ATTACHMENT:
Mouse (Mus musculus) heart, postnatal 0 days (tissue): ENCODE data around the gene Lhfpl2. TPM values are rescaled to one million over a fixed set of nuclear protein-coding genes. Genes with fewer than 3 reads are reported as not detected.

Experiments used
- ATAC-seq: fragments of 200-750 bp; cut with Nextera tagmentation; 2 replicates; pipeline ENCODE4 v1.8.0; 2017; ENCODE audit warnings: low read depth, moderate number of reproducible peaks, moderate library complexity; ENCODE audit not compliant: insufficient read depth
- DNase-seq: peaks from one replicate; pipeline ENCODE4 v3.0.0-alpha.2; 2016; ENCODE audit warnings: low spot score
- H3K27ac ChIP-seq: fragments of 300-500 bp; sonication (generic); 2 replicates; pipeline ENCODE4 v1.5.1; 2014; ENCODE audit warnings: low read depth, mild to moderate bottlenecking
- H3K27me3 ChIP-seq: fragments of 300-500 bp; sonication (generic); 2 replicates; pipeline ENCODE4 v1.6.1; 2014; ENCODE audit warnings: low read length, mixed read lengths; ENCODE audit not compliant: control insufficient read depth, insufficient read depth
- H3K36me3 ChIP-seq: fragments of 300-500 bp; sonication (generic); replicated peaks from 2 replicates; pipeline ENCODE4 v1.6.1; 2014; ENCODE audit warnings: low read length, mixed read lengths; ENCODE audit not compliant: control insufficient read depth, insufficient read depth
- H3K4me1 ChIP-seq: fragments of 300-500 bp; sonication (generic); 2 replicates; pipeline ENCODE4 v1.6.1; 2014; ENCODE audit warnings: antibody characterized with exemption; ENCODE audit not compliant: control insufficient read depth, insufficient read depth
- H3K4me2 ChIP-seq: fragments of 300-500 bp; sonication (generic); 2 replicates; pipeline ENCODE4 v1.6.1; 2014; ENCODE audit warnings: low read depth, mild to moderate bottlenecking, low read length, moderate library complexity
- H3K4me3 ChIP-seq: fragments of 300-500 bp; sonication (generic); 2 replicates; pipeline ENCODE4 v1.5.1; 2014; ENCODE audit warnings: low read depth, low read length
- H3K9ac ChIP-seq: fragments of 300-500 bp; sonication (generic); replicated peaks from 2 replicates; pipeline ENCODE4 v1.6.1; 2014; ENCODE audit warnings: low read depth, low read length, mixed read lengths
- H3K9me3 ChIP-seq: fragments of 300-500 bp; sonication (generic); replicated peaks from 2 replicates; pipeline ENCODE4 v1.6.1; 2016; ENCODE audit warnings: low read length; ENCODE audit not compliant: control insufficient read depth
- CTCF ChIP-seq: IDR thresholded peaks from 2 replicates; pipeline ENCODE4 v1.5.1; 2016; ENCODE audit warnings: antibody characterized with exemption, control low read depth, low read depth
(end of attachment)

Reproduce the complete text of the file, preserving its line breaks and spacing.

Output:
Mouse (Mus musculus) heart, postnatal 0 days (tissue): ENCODE data around the gene Lhfpl2. TPM values are rescaled to one million over a fixed set of nuclear protein-coding genes. Genes with fewer than 3 reads are reported as not detected.

Experiments used
- ATAC-seq: fragments of 200-750 bp; cut with Nextera tagmentation; 2 replicates; pipeline ENCODE4 v1.8.0; 2017; ENCODE audit warnings: low read depth, moderate number of reproducible peaks, moderate library complexity; ENCODE audit not compliant: insufficient read depth
- DNase-seq: peaks from one replicate; pipeline ENCODE4 v3.0.0-alpha.2; 2016; ENCODE audit warnings: low spot score
- H3K27ac ChIP-seq: fragments of 300-500 bp; sonication (generic); 2 replicates; pipeline ENCODE4 v1.5.1; 2014; ENCODE audit warnings: low read depth, mild to moderate bottlenecking
- H3K27me3 ChIP-seq: fragments of 300-500 bp; sonication (generic); 2 replicates; pipeline ENCODE4 v1.6.1; 2014; ENCODE audit warnings: low read length, mixed read lengths; ENCODE audit not compliant: control insufficient read depth, insufficient read depth
- H3K36me3 ChIP-seq: fragments of 300-500 bp; sonication (generic); replicated peaks from 2 replicates; pipeline ENCODE4 v1.6.1; 2014; ENCODE audit warnings: low read length, mixed read lengths; ENCODE audit not compliant: control insufficient read depth, insufficient read depth
- H3K4me1 ChIP-seq: fragments of 300-500 bp; sonication (generic); 2 replicates; pipeline ENCODE4 v1.6.1; 2014; ENCODE audit warnings: antibody characterized with exemption; ENCODE audit not compliant: control insufficient read depth, insufficient read depth
- H3K4me2 ChIP-seq: fragments of 300-500 bp; sonication (generic); 2 replicates; pipeline ENCODE4 v1.6.1; 2014; ENCODE audit warnings: low read depth, mild to moderate bottlenecking, low read length, moderate library complexity
- H3K4me3 ChIP-seq: fragments of 300-500 bp; sonication (generic); 2 replicates; pipeline ENCODE4 v1.5.1; 2014; ENCODE audit warnings: low read depth, low read length
- H3K9ac ChIP-seq: fragments of 300-500 bp; sonication (generic); replicated peaks from 2 replicates; pipeline ENCODE4 v1.6.1; 2014; ENCODE audit warnings: low read depth, low read length, mixed read lengths
- H3K9me3 ChIP-seq: fragments of 300-500 bp; sonication (generic); replicated peaks from 2 replicates; pipeline ENCODE4 v1.6.1; 2016; ENCODE audit warnings: low read length; ENCODE audit not compliant: control insufficient read depth
- CTCF ChIP-seq: IDR thresholded peaks from 2 replicates; pipeline ENCODE4 v1.5.1; 2016; ENCODE audit warnings: antibody characterized with exemption, control low read depth, low read depth